Sports Medicine

, Volume 31, Issue 2, pp 115–144 | Cite as

The Cytokine Response to Physical Activity and Training

  • Andrei I. Moldoveanu
  • Roy J. Shephard
  • Pang N. Shek
Review Article

Abstract

Cytokines are soluble glycoproteins that are produced by and mediate communication between and within immune and nonimmune cells, organs and organ systems throughout the body. Pro- and anti-inflammatory mediators constitute the inflammatory cytokines, which are modulated by various stimuli, including physical activity, trauma and infection. Physical activity affects local and systemic cytokine production at different levels, often exhibiting striking similarity to the cytokine response to trauma and infection.

The present review examines the cytokine response to short term exercise stress, with an emphasis on the balance between pro- and anti-inflammatory mechanisms and modulation of both innate and specific immune parameters through cytokine regulation. The effects of long term exercise on cytokine responses and the possible impact on various facets of the immune system are also discussed, with reference to both cross-sectional and longitudinal studies of exercise training. Finally, the validity of using exercise as a model for trauma and sepsis is scrutinised in the light of physiological changes, symptomatology and outcome, and limitations of the model are addressed.

Further studies, examining the effect of exercise, trauma and infection on novel cytokines and cytokine systems are needed to elucidate the significance of cytokine regulation by physical activity and, more importantly, to clarify the health implications of short and long term physical activity with respect to overall immune function and resistance to infection.

Notes

Acknowledgements

The research of Dr Shephard is supported in part by a grant from the Defence and Civil Institute of Environmental Medicine.

References

  1. 1.
    Shephard RJ, Shek PN. Physical activity and immune changes: a potential model of subclinical inflammation and sepsis. Crit Rev Rehab Phys Med 1996; 8 (3): 153–81Google Scholar
  2. 2.
    Rhind SG, Shek PN, Shephard RJ. The impact of exercise on cytokines and receptor expression. Exerc Immunol Rev 1995; 1: 97–148Google Scholar
  3. 3.
    Northoff H, Enkel S, Weinstock C. Exercise, injury and immune function. Exerc Immunol Rev 1995; 1: 1–25Google Scholar
  4. 4.
    Shephard RJ, Shek PN. Immune responses to inflammation and trauma: a physical training model. Can J Physiol Pharmacol 1998; 76: 469–72PubMedCrossRefGoogle Scholar
  5. 5.
    Kuby J. Cytokines. In: Immunology. 2nd ed. New York: W.H. Freeman and Co., 1994: 297–322Google Scholar
  6. 6.
    Dinarello CA. The biological properties of interleukin-1. Eur Cytokine Netw 1994; 5 (6): 517–31PubMedGoogle Scholar
  7. 7.
    Kostura MJ, Tocci MJ, Limjuco G, et al. Identification of monocyte specific pre-interleukin 1 beta convertase activity. Proc Natl Acad Sci USA 1989; 86: 5227–31PubMedCrossRefGoogle Scholar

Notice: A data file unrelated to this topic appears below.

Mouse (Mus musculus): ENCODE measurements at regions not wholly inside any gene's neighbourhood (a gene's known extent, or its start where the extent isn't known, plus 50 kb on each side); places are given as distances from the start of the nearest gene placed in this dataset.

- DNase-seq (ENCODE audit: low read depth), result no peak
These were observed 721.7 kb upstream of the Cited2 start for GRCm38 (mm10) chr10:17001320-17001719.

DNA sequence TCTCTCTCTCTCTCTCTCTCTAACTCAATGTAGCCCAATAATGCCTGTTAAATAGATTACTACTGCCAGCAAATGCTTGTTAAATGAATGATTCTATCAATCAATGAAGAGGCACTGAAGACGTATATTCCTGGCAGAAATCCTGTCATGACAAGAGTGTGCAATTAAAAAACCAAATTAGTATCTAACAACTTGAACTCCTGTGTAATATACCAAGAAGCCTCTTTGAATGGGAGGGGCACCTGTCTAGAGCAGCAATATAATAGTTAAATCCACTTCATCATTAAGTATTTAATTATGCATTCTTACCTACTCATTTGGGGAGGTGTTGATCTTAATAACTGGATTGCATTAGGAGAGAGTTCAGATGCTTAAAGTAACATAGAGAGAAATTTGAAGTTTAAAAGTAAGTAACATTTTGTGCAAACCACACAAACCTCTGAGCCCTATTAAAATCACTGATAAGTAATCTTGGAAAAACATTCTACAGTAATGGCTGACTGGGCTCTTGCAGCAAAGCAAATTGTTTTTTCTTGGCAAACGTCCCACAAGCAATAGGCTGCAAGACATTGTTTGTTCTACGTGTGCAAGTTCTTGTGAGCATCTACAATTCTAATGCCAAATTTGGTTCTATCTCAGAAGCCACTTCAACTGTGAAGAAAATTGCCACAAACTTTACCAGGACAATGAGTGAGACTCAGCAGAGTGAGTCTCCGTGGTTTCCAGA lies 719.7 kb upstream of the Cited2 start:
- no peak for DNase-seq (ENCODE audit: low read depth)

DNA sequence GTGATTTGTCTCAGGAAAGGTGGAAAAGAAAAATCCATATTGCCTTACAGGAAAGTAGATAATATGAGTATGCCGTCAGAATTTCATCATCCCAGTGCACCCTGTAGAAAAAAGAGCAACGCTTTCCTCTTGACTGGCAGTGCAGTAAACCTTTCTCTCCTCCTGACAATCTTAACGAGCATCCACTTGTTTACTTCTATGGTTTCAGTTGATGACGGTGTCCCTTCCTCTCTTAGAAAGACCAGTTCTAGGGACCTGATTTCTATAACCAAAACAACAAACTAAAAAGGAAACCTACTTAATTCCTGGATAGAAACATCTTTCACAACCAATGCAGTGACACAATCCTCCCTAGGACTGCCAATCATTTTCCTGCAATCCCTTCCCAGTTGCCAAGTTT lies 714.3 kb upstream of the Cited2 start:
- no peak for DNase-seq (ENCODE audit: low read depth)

8. 8.
    Lennard AC. Interleukin-1 receptor antagonist. Crit Rev Immunol 1995; 15: 77–105PubMedCrossRefGoogle Scholar
  9. 9.
    Bertini R, Bianchi M, Ghezzi P. Adrenalectomy sensitizes mice to the lethal effects of interleukin 1 and tumor necrosis factor. J Exp Med 1988; 167: 1708–12PubMedCrossRefGoogle Scholar
  10. 10.
    Beasley D, Cohen RA, Levinsky NG. Interleukin 1 inhibits contraction of vascular smooth muscle. J Clin Invest 1989; 83: 331–5PubMedCrossRefGoogle Scholar
  11. 11.
    Beasley D, Schwartz JH, Brenner BM. Interleukin-1 induces prolonged L-arginine-dependent cyclic guanosine monophosphate and nitrite production in rat vascular smooth muscle cells. J Clin Invest 1991; 87: 602–8PubMedCrossRefGoogle Scholar
  12. 12.
    Gulick T, Chung MK, Pieper SJ, et al. Interleukin 1 and tumor necrosis factor inhibit cardiac myocyte beta-adrenergic responsiveness. Proc Natl Acad Sci USA 1989; 86: 6753–7PubMedCrossRefGoogle Scholar
  13. 13.
    Coceani F, Lees J, Dinarello CA. Occurrence of interleukin 1 in cerebrospinal fluid of the conscious cat. Brain Res 1988; 446: 245–50PubMedCrossRefGoogle Scholar
  14. 14.
    Konig A, Muhlbauer RC, Fleisch H. Tumor necrosis factor and interleukin 1 stimulate bone resorption in vivo as measured by [3-H] tetracycline excretion from prelabeled mice. J Bone Miner Res 1988; 3: 621–7PubMedCrossRefGoogle Scholar
  15. 15.
    Zamir O, Hasselgren PO, O’Brien W et al. Muscle protein breakdown during endotoxemia in rats before and after treatment with interleukin-1 receptor antagonist (IL-1ra). Ann Surg 1992; 216: 381–5PubMedCrossRefGoogle Scholar
  16. 16.
    Fibbe WE, Falkenburn JHF. Regulation of hematopoiesis by interleukin-1. Biotherapy 1990; 2: 325–35PubMedCrossRefGoogle Scholar
  17. 17.
    Simic MM, Stocic-Grujicic S. The dual role of interleukin-1 in lectin-induced proliferation of T cells. Folia Biol 1985; 31: 410–24Google Scholar
  18. 18.
    Dejana E, Bertocchi F, Bortolami MC, et al. Interleukin-1 promotes tumor cell adhesion to cultured human endothelial cells. J Clin Invest 1988; 82: 1466–70PubMedCrossRefGoogle Scholar
  19. 19.
    Coceani F, Lees J, Reford J, et al. Interleukin-1 receptor antagonist: effectiveness against interleukin-1 fever. J Physiol Pharmacol 1992; 7: 1590–6CrossRefGoogle Scholar
  20. 20.
    Kammuler ME. Recombinant human interleukin-6: safety issues of a pleiotropic growth factor. Toxicology 1995; 105: 91–107CrossRefGoogle Scholar